Dialogue tags, also known as speech tags, are used by authors to identify which character is speaking. Their primary purpose is mechanical in nature. That is, they allow the writer to distinguish which sentences are spoken by which characters.
Generally, every sentence that describes an action or thought process will contain some form of dialogue. These include sentences such as "She asked him how he was doing," "He replied that he was fine," and "I replied that I was okay." Since all of these sentences describe actions taken by a character, they need a way to identify who is speaking. This is where the use of dialogue tags comes in.
Dialogue tags are simply words or phrases that indicate the speaker of a sentence. They can be used by themselves (he said), or along with other words (she asked me what I wanted for dinner). Dialogue tags are often represented using punctuation. For example, she asked me would you like milk with your coffee? Can be written as she asked me, "Would you like milk with your coffee?"
Using dialogue tags correctly is very important. Without them, the reader cannot tell which sentences belong to which character. This can cause problems later on when trying to match up quotations with their sources.
The exchange of spoken words between two or more characters in a book, play, or other written work is referred to as dialogue. Lines of conversation in prose are often characterized by quote marks and a dialogue tag, such as "she said." Lines of conversation in plays are preceded by the speaker's name. For example, one line of Hamlet's speech would be "to be or not to be..." Another famous line from Hamlet is "to die is different from what death appears to be," which contains four sentences. These two lines of dialogue are separated by periods because they are separate sentences.
There are three basic types of dialogue: quoted dialogue, un-quoted dialogue, and silent dialogue. In quoted dialogue, each statement made by a character is enclosed in quotation marks. This indicates that these are words that were actually spoken by a character in the story. Un-quoted dialogue does not have quotation marks around it; instead, the writer uses a dialogue tag to indicate who said what. A dialogue tag is a word or phrase used to identify who is speaking directly to whom. Silent dialogue occurs when there is no dialogue recorded in the text but the reader can still tell who is talking by how the story unfolds. For example, in Romeo and Juliet, most of the scenes are between Romeo and Juliet.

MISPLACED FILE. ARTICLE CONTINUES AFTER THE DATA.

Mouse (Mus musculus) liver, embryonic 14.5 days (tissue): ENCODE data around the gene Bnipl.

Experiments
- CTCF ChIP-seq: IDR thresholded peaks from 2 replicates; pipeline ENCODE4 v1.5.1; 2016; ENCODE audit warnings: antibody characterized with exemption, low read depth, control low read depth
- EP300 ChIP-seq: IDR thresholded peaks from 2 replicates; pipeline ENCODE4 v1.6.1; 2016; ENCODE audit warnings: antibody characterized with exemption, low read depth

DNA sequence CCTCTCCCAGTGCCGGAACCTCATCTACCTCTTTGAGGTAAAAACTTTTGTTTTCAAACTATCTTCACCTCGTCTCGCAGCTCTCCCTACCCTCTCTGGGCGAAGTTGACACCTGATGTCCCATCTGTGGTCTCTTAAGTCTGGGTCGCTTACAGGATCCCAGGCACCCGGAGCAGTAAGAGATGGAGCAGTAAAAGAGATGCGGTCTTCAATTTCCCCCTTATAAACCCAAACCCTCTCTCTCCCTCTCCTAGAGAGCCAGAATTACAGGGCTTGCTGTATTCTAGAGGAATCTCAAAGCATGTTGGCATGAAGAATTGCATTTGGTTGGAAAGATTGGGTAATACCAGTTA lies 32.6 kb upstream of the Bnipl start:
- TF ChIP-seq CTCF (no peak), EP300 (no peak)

Speech tags associate a piece of dialogue with one of the characters, letting the reader know who is speaking. The dialogue tags are placed outside the quote marks, whereas the punctuation is placed within. The comma appears before the first quote mark if the conversation tag comes before the dialogue. Otherwise, a dash serves as the delimiter.
A story consists of a series of conversations. In writing these down, it is necessary to indicate when one speaker has finished talking and another begins. This is done by using speech tags. A speech tag is a word or phrase that indicates to the reader which character is speaking at any given time. There are three main types of speech tags: quotation marks ("), parentheses , and dashes (-).
Within quotation marks, you can use any word or phrase that identifies a specific character's speech. For example, if I wanted to say that John talked about his job interview while Jane listened, I could write this down as follows: "John said something about his job interview and Jane replied." Here, the word "something" makes reference to both John and his job interview at the same time because we know from context that it was John who spoke the sentence. If there were several people involved in the conversation, then each one would need their own set of quotation marks.
Outside of quotation marks, words such as "he/she/they said" identify general speech.
Dialogue serves numerous functions as a literary device. It can move the story along, expose a character's thoughts or feelings, or demonstrate how characters respond in the present. Dialogue is written using quote marks around the actual words of the speaker. In fiction, people don't say things in complete sentences so the writer doesn't write quotes marks around all of their words.
In this passage, dialogue is used to show us what happens after the hit man leaves the hotel room. As he walks down the street, various people pass by him, but we don't learn anything about any of them from his conversation with the desk clerk. They tell him nothing about themselves other than their job titles, and they have no emotional involvement with one another like friends or family would. This scene could have been expressed in a more concise way without using dialogue; however, it helps to expand on our understanding of the main character and his situation.
Would you say that this use of dialogue is effective? Why or why not?
Yes, because it shows us what happens next in the story. Without this dialogue, we would have no idea what happened to the hitman after he left the hotel room. He might have gone out for coffee, returned home, packed his suitcase, and then left the country without saying goodbye to anyone.